Britt Allcroft is the multi- award-winning creator of a trio of children's entertainment produced in the 1980s and 1990s: "Thomas the Tank Engine and Friends", (now retitled "Thomas and Friends"), "Shining Time Station" (with co-creator Rick Siggelkow) and "Britt Allcroft's Magic Adventures of Mumfie".
She was born Hilary Mary Allcroft, in Worthing, England and, at 16, changed her name to Britt as her career in British radio and TV gained momentum. She went on to create a string of shows for the BBC and ITV networks, including "Moon Clue Game", "Get it, Got it, Good", "Dance Crazy", "Keepsakes" and "Mothers by Daughters" . She worked in live theatre staging shows at the London Palladium and Drury Lane Theatres.
In 1979, Allcroft was making a five-minute film for the Central Office of Information about the resurgence of interest in steam railways. One inspiration for the film was A Guide to the Steam Railways of Britain, a book compiled by the Rev. W. Awdry and Dr Christopher Cook, and published by Eric Marriott, the former editor of The Railway Series. As Awdry would be taking part in the programme, Allcroft was prompted to read some of the volumes of the Railway Series, for the first time. She said: "it really didn't take me long to become intrigued by the characters and the relationships between them and the simplicity of the stories. I was equally intrigued by the illustrations, the landscape in them and the nostalgia they invoked." She met Awdry, saying she wanted to make a TV series, based on his stories. Although Awdry was initially reluctant, a deal was eventually done. It took Britt three years to raise the finance and find all the people who could make her dream come true. The first episode of Thomas the Tank Engine and Friends, was aired in the UK in September 1984.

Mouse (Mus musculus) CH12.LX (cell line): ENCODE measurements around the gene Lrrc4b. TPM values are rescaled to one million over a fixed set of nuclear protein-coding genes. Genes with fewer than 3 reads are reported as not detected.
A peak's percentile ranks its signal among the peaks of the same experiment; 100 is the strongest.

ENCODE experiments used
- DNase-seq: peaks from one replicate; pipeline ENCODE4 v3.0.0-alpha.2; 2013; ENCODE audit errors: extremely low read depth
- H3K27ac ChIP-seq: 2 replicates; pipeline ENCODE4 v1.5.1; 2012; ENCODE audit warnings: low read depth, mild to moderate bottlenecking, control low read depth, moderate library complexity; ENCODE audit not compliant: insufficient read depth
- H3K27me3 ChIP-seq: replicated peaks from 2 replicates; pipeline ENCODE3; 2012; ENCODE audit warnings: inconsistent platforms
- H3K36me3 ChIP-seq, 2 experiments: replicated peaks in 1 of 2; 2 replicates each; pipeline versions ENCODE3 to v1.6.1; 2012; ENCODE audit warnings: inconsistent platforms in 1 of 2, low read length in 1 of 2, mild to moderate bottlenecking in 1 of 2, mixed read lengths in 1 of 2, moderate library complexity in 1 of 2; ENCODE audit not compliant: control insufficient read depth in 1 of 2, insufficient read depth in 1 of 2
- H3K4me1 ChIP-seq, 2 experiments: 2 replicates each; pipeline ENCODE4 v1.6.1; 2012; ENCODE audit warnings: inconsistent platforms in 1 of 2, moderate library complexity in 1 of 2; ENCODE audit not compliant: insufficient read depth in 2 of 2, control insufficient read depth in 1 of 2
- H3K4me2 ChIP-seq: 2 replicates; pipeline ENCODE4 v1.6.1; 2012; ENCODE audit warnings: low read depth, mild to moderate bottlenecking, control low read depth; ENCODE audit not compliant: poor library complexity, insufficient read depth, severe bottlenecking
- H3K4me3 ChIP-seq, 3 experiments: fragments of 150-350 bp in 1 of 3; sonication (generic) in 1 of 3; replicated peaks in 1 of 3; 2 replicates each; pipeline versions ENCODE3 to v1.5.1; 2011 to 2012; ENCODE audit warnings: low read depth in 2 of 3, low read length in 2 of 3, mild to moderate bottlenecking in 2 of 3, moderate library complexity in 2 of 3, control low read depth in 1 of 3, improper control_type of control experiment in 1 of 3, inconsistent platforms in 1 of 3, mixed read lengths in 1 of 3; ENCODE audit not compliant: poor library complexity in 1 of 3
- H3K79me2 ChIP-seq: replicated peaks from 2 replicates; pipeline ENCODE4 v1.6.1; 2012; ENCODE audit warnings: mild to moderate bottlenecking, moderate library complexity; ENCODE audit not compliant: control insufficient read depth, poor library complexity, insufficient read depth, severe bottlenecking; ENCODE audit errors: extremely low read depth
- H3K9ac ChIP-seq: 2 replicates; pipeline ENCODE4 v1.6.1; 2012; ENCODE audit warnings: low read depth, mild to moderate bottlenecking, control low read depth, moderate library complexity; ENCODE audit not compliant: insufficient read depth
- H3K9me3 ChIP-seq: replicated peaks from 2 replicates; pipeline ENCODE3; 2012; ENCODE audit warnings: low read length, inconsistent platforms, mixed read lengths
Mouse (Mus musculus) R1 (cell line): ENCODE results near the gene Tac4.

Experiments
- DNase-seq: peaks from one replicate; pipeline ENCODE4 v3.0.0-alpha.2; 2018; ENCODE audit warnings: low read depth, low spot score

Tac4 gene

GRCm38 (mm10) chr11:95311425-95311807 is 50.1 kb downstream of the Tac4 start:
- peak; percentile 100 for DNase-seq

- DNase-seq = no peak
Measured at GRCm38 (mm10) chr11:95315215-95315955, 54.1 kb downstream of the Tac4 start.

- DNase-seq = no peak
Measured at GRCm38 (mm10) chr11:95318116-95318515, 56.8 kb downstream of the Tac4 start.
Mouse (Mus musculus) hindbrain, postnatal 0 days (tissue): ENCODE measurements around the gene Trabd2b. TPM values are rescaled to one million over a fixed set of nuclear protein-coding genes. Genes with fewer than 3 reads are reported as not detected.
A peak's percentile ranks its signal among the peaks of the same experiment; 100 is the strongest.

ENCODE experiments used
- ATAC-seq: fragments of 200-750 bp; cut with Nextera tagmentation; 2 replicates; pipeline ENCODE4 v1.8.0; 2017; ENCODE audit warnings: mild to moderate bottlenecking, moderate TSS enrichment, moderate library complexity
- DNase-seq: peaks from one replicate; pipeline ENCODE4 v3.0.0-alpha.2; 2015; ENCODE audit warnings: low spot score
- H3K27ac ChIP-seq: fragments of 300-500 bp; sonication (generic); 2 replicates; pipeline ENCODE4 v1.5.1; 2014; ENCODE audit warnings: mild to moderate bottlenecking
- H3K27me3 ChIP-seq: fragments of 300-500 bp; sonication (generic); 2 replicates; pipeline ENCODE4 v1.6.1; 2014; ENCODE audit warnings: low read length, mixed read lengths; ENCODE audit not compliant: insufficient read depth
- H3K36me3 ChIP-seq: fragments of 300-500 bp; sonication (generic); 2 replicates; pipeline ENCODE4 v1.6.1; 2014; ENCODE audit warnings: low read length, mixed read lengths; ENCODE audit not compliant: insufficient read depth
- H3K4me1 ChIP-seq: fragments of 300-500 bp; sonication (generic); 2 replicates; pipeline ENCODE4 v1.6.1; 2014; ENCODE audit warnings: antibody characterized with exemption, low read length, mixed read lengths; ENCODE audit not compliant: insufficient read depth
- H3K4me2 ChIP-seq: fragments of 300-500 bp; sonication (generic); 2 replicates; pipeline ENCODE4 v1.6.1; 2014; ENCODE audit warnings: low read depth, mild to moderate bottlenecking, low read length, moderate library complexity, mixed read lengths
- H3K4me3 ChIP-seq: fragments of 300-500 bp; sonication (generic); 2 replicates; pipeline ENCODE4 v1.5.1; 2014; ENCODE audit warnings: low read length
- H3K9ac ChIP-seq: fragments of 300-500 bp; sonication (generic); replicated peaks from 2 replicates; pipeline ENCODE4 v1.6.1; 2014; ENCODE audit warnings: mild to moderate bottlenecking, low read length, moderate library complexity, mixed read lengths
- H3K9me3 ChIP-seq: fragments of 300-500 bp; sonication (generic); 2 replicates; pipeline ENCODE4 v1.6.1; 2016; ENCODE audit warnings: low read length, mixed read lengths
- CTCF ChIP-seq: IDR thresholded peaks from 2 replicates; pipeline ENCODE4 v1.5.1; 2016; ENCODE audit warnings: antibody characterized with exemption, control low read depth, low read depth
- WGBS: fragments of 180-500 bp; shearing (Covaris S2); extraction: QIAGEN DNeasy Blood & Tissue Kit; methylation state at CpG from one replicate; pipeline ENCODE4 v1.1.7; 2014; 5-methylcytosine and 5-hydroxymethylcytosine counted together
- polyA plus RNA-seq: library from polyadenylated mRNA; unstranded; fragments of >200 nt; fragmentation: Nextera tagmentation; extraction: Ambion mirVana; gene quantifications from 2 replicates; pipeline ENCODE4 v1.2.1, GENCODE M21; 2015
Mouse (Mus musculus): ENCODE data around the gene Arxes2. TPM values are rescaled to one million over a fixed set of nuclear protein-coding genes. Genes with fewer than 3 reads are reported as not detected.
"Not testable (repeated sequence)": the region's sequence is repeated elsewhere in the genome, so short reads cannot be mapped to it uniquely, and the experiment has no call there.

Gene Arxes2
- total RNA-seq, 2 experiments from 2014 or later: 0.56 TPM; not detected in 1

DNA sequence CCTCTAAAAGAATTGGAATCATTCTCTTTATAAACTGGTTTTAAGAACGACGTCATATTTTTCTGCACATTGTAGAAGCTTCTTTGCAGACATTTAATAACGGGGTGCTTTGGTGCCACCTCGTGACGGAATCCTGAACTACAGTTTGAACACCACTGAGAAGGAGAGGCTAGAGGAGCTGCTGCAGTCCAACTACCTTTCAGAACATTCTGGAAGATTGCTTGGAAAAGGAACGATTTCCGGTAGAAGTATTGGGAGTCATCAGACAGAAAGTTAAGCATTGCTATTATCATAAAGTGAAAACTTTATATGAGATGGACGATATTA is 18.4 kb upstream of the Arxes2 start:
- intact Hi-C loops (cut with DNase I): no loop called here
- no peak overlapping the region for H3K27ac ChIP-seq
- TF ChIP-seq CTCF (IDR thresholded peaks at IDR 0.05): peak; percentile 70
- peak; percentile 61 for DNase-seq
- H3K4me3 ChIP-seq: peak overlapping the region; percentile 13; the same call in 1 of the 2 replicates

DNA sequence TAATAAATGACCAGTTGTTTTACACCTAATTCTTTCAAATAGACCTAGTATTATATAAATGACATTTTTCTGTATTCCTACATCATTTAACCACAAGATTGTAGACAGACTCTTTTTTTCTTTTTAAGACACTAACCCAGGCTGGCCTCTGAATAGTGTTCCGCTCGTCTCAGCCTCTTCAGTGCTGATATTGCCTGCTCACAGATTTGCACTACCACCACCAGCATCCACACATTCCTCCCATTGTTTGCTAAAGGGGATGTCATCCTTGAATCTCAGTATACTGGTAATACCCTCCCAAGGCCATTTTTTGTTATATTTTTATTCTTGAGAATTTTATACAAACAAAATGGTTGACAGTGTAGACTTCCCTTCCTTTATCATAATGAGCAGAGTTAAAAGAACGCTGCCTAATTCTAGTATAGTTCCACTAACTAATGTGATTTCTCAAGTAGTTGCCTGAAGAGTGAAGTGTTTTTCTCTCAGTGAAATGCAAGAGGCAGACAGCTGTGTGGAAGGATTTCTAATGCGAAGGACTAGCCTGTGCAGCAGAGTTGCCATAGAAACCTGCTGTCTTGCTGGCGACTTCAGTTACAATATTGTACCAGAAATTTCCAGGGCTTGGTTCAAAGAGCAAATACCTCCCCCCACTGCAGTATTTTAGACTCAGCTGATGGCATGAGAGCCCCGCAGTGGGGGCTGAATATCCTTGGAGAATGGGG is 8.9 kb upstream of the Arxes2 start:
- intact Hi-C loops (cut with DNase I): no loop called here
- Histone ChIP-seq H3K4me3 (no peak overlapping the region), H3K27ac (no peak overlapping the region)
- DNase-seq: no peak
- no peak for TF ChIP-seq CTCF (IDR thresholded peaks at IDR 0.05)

In 1984 she co-founded the Britt Allcroft Company with her then husband, Angus Wright, formulating cover of all merchandising and television rights in Thomas the Tank Engine and Friends. The company went public in 1996 and was renamed Gullane Entertainment.
Once Thomas the Tank Engine and Friends had become a critical and commercial success in the UK, Allcroft and her production company looked to promote the brand in North America. As the Thomas films were only 5 minutes long, initially, the company found it difficult in placing the series in the USA, as generally, the networks preferred 30 minute formats and so in 1988 the Britt Allcroft Company teamed up with PBS Station WNET in New York to produce and distribute Shining Time Station, where every episode of the show would include a couple episodes of Thomas the Tank Engine and Friends.
She wrote and directed the movie "Thomas and the Magic Railroad", released in 2000, as well as providing the voice for the character Lady. The film was not a critical success, and Allcroft resigned in September 2000. Her resignation followed many years of internal stress within the company. In 2007, news surfaced on a Thomas fan site that the released version of the Thomas movie was a drastically edited version of Allcroft's original script and shot film - in effect, the claim was that production of the film had been taken out of her hands.
Britt Allcroft is now living and working in Santa Monica, California. She re-acquired Mumfie from HiT Entertainment in 2008. She is on the advisory council of Southern California Public Radio and the Audrey Hepburn Children's Fund.